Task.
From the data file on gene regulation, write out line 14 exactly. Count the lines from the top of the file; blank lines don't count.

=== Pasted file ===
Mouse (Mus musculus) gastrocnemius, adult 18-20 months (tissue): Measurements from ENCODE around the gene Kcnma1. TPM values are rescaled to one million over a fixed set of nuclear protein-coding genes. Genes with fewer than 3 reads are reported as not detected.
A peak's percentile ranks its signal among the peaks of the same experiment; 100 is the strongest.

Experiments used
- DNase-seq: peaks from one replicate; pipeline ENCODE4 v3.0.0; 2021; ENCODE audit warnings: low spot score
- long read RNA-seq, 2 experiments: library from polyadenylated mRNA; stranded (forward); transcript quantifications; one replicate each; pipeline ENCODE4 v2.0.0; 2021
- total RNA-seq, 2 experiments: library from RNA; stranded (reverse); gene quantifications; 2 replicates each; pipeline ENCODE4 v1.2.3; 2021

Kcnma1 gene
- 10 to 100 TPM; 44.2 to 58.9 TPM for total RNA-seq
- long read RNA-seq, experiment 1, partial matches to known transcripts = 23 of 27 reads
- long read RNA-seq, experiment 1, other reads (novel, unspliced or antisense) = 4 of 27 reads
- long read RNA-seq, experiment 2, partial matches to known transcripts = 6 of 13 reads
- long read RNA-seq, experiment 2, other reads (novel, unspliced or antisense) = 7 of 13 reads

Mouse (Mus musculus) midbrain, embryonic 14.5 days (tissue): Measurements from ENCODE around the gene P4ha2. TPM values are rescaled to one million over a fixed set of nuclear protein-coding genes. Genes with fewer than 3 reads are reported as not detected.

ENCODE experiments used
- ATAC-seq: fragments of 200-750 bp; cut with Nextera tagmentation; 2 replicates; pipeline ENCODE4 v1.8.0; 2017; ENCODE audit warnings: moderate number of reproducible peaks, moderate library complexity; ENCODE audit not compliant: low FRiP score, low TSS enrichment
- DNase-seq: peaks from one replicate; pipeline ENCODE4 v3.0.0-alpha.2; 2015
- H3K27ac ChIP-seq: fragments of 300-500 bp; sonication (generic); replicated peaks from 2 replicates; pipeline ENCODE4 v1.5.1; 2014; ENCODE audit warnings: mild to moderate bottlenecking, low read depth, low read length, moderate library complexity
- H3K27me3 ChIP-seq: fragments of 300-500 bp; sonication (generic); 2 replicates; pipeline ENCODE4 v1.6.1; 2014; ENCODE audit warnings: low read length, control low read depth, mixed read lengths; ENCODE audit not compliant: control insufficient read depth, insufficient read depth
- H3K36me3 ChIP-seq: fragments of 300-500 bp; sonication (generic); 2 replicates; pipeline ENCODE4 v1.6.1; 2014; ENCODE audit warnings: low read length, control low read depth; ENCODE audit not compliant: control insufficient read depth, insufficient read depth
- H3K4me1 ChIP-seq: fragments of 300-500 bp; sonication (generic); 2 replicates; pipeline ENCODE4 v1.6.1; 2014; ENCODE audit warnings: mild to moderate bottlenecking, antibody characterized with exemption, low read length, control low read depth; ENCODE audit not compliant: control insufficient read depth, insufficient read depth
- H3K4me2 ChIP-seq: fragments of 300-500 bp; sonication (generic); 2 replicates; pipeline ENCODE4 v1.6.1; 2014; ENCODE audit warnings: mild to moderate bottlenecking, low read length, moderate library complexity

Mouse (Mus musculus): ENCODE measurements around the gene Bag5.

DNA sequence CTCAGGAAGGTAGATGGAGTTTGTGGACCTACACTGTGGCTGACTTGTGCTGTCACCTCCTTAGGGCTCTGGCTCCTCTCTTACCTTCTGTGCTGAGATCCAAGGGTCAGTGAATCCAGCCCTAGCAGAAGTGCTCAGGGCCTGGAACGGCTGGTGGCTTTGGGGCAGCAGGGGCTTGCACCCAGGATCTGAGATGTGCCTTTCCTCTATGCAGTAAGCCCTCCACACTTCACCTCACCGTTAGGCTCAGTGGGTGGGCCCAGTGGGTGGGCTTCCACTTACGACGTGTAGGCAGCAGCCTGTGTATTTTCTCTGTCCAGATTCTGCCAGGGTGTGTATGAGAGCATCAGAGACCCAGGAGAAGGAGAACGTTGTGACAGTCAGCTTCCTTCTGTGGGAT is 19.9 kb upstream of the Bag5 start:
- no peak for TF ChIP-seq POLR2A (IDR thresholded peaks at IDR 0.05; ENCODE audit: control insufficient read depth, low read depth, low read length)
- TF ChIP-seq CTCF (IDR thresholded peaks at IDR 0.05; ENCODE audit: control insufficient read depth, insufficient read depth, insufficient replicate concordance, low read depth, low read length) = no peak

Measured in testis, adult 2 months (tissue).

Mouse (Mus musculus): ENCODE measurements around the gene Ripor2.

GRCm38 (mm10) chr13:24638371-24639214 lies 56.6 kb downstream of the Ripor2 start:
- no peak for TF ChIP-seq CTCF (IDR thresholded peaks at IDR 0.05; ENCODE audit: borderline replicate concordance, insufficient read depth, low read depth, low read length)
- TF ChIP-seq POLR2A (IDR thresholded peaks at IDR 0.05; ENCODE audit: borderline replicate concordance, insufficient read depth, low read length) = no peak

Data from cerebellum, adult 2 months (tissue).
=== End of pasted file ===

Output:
ENCODE experiments used